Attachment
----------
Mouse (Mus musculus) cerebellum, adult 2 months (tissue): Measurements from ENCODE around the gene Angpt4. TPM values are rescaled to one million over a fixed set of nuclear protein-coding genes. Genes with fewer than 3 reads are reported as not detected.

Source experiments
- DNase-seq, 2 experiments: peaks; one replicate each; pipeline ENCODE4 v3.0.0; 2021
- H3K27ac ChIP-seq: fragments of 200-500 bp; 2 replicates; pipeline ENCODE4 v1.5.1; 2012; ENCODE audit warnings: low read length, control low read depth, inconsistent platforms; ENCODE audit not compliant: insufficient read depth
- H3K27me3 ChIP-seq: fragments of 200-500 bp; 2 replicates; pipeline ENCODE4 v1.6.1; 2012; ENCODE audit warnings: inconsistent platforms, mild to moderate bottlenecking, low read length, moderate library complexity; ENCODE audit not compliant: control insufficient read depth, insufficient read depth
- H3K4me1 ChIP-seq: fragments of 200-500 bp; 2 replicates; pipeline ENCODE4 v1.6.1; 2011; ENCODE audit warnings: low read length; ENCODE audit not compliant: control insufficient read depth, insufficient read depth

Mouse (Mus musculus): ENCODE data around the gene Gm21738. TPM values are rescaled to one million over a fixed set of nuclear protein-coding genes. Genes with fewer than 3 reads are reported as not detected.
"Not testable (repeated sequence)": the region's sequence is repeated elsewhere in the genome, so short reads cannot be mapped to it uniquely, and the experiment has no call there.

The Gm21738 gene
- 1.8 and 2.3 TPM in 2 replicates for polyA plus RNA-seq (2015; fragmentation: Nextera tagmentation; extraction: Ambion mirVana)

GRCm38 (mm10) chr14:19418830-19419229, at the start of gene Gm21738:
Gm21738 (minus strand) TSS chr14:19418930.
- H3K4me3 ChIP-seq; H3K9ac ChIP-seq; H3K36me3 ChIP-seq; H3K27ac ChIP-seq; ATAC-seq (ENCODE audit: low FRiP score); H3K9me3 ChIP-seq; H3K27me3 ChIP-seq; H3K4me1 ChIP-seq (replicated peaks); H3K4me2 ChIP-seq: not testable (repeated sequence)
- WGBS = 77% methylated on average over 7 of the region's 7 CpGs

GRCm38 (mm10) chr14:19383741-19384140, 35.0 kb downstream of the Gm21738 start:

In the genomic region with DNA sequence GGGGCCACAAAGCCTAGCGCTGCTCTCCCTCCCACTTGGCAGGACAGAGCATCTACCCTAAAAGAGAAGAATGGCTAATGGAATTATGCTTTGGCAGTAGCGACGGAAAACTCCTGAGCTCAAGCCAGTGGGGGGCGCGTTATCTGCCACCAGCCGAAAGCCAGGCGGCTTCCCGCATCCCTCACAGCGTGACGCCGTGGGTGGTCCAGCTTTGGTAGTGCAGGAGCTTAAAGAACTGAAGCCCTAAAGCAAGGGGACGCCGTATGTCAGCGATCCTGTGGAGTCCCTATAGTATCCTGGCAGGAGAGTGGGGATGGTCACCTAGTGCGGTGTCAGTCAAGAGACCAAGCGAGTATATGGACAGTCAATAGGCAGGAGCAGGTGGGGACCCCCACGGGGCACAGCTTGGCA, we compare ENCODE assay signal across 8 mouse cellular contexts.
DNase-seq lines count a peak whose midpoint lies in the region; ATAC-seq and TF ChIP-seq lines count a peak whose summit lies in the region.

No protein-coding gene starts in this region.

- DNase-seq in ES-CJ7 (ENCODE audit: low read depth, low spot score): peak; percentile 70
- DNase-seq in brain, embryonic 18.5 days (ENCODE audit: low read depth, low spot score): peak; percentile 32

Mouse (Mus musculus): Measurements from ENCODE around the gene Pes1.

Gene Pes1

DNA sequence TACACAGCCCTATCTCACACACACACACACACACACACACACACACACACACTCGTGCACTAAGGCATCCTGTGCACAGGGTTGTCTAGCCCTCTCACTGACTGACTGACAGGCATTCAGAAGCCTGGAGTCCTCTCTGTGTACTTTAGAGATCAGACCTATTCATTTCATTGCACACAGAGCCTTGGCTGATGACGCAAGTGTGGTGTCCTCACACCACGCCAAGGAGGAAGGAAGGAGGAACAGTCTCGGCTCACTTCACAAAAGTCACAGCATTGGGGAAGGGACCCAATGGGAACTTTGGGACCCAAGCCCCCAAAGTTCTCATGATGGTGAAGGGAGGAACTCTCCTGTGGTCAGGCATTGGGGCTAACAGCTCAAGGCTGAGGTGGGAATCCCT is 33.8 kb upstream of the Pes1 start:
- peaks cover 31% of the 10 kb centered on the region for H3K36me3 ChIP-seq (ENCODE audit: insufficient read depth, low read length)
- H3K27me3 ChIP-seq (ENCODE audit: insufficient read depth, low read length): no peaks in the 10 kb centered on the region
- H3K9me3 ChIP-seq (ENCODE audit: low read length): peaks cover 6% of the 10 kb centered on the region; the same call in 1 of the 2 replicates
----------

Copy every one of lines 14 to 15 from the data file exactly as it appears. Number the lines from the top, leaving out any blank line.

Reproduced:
- WGBS = 77% methylated on average over 7 of the region's 7 CpGs

GRCm38 (mm10) chr14:19383741-19384140, 35.0 kb downstream of the Gm21738 start: